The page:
NEW YORK, May 16, 2013 /PRNewswire/ -- Mortgage rates moved higher for a second consecutive week, with the benchmark 30-year fixed mortgage rate climbing to 3.71 percent, according to Bankrate.com's weekly national survey. The average 30-year fixed mortgage has an average of 0.34 discount and origination points.
To see mortgage rates in your area, go to http://www.bankrate.com/funnel/mortgages/.
The average 15-year fixed mortgage increased to 2.92 percent, while the larger jumbo 30-year fixed mortgage rate inched lower to 3.99 percent. Adjustable rate mortgages were also higher, with the popular 5-year ARM rising to 2.68 percent and the 10-year adjustable now at 3.22 percent.
The suddenly glass-half-full economic sentiment continues to push bond yields and mortgage rates higher. Mortgage rates are closely related to yields on long-term government bonds. The benchmark 30-year fixed mortgage rate is now the highest since early April. Despite the increase, however, mortgage rates have been in a narrow one-third of a percentage point range since December. That is in tune with the not-too-hot, not-too-cold economic performance.
The last time mortgage rates were above 5 percent was Apr. 2011. At the time, the average 30-year fixed rate was 5.07 percent, meaning a $200,000 loan would have carried a monthly payment of $1,082.22. With the average rate currently at 3.71 percent, the monthly payment for the same size loan would be $921.70, a difference of $160 per month for anyone refinancing now.
30-year fixed: 3.71% -- up from 3.60% last week (avg. points: 0.34)
15-year fixed: 2.92% -- up from 2.82% last week (avg. points: 0.32)
5/1 ARM: 2.68% -- up from 2.64% last week (avg. points: 0.24)
Bankrate's national weekly mortgage survey is conducted each Wednesday from data provided by the top 10 banks and thrifts in the top 10 markets.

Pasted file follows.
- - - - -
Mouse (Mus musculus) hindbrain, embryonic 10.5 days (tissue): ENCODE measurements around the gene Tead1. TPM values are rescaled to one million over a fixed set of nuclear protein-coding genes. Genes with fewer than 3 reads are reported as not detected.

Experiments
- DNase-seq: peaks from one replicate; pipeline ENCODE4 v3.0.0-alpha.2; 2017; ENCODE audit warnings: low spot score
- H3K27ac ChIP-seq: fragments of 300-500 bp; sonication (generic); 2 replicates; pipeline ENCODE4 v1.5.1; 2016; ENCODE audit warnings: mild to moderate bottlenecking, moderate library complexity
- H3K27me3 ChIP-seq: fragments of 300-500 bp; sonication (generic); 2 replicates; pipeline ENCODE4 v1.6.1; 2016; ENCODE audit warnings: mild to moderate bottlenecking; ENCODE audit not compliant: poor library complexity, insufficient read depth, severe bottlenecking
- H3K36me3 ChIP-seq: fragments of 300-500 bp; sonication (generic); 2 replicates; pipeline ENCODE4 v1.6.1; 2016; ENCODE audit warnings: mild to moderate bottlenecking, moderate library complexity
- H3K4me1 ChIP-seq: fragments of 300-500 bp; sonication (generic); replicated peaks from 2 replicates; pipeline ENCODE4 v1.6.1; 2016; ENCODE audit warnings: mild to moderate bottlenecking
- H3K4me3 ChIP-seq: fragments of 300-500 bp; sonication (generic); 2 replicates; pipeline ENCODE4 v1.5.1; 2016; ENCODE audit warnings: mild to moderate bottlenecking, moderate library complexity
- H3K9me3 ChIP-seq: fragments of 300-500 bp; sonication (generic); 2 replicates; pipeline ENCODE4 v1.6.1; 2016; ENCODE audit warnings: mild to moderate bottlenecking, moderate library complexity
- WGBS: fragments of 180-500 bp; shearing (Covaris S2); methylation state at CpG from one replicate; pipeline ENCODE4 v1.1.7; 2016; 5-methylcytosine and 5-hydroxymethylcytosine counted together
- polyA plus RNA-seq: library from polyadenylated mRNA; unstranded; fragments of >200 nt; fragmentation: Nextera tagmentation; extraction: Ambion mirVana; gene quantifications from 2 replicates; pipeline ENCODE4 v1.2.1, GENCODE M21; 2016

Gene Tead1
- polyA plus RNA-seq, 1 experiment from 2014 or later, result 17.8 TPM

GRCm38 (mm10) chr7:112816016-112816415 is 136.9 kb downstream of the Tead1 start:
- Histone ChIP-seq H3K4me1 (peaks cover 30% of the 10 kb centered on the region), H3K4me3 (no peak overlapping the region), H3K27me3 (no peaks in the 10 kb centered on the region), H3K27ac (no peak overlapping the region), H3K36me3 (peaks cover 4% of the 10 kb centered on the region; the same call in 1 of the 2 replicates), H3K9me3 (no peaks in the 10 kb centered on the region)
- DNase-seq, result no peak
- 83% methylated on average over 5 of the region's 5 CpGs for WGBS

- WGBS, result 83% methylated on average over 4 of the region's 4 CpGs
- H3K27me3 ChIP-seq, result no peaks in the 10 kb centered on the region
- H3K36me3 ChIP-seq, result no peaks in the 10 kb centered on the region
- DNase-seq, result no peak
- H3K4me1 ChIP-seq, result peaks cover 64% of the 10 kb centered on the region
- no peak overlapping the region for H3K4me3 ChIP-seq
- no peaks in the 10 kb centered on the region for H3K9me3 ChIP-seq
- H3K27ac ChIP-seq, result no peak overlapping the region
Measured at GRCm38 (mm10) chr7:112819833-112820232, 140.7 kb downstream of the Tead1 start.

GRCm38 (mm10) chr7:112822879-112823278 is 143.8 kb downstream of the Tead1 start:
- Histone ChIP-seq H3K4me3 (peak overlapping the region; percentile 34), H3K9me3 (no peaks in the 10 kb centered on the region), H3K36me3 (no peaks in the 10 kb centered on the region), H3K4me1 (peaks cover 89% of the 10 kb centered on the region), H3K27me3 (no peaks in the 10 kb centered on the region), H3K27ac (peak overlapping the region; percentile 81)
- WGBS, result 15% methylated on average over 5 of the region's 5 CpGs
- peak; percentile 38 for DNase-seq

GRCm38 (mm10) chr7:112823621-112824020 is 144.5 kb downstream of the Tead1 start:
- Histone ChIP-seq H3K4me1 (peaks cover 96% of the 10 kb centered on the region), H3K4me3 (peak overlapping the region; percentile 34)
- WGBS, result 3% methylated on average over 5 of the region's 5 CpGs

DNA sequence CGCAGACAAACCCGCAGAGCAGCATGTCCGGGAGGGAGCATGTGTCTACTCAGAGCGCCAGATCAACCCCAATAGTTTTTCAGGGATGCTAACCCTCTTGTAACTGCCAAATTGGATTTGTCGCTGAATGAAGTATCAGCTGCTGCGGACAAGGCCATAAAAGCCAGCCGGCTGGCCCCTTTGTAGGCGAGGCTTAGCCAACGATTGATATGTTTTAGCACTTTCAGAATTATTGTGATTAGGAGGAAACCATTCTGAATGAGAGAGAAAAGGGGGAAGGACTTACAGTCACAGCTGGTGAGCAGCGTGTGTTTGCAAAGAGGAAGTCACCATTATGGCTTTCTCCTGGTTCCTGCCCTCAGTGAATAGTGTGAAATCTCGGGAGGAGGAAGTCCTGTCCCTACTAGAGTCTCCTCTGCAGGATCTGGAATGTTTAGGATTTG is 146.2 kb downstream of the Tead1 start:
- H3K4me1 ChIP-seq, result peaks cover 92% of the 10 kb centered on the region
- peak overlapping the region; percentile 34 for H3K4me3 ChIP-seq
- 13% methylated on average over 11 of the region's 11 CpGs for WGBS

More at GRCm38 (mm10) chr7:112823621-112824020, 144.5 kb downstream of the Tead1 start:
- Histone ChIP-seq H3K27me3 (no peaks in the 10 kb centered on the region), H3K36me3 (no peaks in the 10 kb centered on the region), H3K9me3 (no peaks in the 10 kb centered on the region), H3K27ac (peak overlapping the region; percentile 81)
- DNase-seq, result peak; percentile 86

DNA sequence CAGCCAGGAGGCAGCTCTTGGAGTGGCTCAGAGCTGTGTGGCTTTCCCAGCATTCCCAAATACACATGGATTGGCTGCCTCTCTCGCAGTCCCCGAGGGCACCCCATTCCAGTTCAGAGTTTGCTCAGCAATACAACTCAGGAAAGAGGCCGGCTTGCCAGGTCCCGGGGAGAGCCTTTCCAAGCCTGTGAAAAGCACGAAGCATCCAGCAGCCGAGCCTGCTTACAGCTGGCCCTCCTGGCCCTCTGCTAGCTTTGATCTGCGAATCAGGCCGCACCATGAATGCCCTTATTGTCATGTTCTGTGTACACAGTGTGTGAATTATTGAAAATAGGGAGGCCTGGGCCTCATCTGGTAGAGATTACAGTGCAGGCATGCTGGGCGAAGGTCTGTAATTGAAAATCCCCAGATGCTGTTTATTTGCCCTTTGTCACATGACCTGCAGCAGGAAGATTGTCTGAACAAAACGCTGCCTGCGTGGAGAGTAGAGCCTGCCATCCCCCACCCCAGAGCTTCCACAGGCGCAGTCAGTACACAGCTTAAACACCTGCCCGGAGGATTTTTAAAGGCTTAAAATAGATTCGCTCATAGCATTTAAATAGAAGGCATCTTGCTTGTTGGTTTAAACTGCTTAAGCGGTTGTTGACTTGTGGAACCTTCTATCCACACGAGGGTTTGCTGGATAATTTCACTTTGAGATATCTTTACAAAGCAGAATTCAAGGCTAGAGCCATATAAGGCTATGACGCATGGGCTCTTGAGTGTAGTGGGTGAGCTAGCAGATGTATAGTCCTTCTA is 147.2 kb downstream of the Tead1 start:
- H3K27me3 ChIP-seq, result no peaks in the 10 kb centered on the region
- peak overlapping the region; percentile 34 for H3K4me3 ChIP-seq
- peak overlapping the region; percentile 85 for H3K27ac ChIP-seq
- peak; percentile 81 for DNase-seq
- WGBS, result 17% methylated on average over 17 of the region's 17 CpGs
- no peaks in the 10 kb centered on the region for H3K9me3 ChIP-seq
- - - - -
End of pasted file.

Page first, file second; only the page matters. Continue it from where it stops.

For a full analysis of this week's move in mortgage rates, go to http://www.bankrate.com/.
The survey is complemented by Bankrate's weekly Rate Trend Index, in which a panel of mortgage experts predicts which way the rates are headed over the next seven days. Just more than half of respondents don't expect much change in mortgage rates over the coming week, with 54 percent forecasting that mortgage rates will remain more or less unchanged. Thirty-eight percent expect mortgage rates to keep climbing, while just 8 percent predict a decline in mortgage rates over the next seven days.
For the full mortgage Rate Trend Index, go to http://www.bankrate.com/RTI.
To download the Bankrate Mortgage Calculator & Mortgage Rates iPhone App 2.0 go to
About Bankrate, Inc.
Bankrate is a leading publisher, aggregator, and distributor of personal finance content on the Internet. Bankrate provides consumers with proprietary, fully researched, comprehensive, independent and objective personal finance editorial content across multiple vertical categories including mortgages, deposits, insurance, credit cards, and other categories, such as retirement, automobile loans, and taxes. The Bankrate network includes Bankrate.com, our flagship website, and other owned and operated personal finance websites, including CreditCards.com, Interest.com, Bankaholic.com, Mortgage-calc.com, CreditCardGuide.com, Nationwide Card Services, InsuranceQuotes.com, CarInsuranceQuotes.com, InsureMe, Bankrate.com.cn, CreditCards.ca, NetQuote.com, and CD.com. Bankrate aggregates rate information from over 4,800 institutions on more than 300 financial products. With coverage of nearly 600 local markets in all 50 U.S. states, Bankrate generates over 172,000 distinct rate tables capturing on average over three million pieces of information daily. Bankrate develops and provides web services to over 80 co-branded websites with online partners, including some of the most trusted and frequently visited personal finance sites on the Internet such as Yahoo!, AOL, CNBC, and Bloomberg. In addition, Bankrate licenses editorial content to over 500 newspapers on a daily basis including The Wall Street Journal, USA Today, The New York Times, The Los Angeles Times, and The Boston Globe.
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SOURCE Bankrate, Inc.